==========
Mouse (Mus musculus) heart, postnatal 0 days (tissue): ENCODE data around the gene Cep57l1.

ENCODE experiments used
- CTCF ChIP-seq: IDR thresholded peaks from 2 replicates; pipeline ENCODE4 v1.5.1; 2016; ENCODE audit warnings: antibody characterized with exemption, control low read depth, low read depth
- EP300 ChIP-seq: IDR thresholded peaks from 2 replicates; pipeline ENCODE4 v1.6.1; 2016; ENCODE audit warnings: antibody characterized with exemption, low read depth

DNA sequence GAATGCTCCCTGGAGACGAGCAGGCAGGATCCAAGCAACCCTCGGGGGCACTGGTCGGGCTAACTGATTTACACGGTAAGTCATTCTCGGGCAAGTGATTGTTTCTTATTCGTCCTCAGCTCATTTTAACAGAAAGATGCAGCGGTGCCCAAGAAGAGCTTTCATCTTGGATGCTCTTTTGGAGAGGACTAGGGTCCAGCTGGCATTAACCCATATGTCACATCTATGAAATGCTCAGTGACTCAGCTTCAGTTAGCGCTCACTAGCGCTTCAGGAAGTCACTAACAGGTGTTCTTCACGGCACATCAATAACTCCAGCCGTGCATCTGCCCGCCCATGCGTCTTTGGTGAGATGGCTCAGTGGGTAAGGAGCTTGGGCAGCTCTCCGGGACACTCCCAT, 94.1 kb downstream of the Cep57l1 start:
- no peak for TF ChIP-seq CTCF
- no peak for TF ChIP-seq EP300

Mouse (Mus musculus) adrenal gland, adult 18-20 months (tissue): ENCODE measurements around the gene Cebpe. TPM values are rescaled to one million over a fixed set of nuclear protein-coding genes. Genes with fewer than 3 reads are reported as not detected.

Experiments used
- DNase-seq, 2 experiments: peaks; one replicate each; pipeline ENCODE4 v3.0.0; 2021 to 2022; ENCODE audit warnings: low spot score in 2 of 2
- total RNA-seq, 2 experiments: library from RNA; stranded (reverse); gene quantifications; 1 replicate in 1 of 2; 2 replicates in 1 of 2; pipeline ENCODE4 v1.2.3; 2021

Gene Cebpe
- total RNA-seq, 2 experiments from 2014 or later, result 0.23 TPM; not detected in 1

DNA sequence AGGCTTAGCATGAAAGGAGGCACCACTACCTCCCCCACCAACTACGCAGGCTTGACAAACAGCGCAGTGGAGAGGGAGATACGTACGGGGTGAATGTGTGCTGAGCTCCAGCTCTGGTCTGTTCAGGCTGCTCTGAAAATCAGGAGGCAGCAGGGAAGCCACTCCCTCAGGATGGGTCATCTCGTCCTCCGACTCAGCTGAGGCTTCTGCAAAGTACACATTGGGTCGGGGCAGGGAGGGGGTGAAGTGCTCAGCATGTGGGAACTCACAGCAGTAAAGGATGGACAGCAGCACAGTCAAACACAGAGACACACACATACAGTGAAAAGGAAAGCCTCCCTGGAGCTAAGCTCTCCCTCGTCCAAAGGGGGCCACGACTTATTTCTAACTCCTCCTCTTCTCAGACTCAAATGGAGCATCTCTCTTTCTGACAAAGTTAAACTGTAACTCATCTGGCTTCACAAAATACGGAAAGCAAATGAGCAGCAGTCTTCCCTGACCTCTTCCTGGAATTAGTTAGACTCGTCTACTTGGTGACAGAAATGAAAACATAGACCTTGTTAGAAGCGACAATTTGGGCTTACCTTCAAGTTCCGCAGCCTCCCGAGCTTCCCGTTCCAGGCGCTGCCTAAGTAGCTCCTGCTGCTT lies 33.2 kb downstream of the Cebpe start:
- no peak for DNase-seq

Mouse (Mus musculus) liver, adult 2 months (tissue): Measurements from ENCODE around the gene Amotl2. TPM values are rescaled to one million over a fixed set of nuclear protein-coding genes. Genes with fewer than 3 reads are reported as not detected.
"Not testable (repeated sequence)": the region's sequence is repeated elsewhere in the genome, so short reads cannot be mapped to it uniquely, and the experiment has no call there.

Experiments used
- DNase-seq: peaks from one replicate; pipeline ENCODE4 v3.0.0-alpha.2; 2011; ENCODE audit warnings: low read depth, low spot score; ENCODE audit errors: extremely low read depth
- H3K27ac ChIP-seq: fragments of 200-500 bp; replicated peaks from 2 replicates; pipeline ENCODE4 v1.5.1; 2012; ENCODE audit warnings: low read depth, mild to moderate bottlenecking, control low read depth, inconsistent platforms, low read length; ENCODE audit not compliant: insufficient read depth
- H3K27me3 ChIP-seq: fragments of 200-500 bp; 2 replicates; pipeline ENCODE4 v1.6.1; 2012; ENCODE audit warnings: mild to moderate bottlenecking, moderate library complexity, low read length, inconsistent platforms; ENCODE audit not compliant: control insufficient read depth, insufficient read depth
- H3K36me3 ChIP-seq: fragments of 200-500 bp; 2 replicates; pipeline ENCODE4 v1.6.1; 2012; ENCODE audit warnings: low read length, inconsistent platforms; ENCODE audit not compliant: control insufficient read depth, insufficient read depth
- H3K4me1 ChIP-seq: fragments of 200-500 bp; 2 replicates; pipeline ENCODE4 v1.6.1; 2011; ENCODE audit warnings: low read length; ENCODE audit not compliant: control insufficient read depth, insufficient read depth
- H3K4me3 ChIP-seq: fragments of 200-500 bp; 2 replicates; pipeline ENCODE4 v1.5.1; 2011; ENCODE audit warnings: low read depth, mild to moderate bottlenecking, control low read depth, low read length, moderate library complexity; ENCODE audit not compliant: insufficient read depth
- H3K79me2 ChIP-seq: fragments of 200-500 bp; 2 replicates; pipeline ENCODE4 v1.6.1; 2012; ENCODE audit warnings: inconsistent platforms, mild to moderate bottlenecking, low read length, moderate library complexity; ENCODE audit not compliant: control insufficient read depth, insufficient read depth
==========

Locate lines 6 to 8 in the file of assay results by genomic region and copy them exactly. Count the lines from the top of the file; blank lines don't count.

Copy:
- no peak for TF ChIP-seq CTCF
- no peak for TF ChIP-seq EP300

Mouse (Mus musculus) adrenal gland, adult 18-20 months (tissue): ENCODE measurements around the gene Cebpe. TPM values are rescaled to one million over a fixed set of nuclear protein-coding genes. Genes with fewer than 3 reads are reported as not detected.